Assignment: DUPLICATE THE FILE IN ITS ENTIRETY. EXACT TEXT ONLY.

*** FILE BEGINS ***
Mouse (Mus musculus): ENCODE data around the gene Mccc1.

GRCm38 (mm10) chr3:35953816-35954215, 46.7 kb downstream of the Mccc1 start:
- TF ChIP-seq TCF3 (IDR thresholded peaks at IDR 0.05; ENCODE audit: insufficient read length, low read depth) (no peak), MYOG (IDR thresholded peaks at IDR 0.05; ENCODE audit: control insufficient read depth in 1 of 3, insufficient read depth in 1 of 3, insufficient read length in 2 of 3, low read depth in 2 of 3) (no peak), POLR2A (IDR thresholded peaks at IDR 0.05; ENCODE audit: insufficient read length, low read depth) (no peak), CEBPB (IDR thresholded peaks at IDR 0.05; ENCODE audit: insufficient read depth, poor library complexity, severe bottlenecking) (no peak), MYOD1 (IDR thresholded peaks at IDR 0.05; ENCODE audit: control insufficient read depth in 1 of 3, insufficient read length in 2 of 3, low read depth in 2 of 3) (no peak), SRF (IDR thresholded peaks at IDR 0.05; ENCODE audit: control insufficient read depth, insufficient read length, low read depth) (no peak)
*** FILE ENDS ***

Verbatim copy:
Mouse (Mus musculus): ENCODE data around the gene Mccc1.

GRCm38 (mm10) chr3:35953816-35954215, 46.7 kb downstream of the Mccc1 start:
- TF ChIP-seq TCF3 (IDR thresholded peaks at IDR 0.05; ENCODE audit: insufficient read length, low read depth) (no peak), MYOG (IDR thresholded peaks at IDR 0.05; ENCODE audit: control insufficient read depth in 1 of 3, insufficient read depth in 1 of 3, insufficient read length in 2 of 3, low read depth in 2 of 3) (no peak), POLR2A (IDR thresholded peaks at IDR 0.05; ENCODE audit: insufficient read length, low read depth) (no peak), CEBPB (IDR thresholded peaks at IDR 0.05; ENCODE audit: insufficient read depth, poor library complexity, severe bottlenecking) (no peak), MYOD1 (IDR thresholded peaks at IDR 0.05; ENCODE audit: control insufficient read depth in 1 of 3, insufficient read length in 2 of 3, low read depth in 2 of 3) (no peak), SRF (IDR thresholded peaks at IDR 0.05; ENCODE audit: control insufficient read depth, insufficient read length, low read depth) (no peak)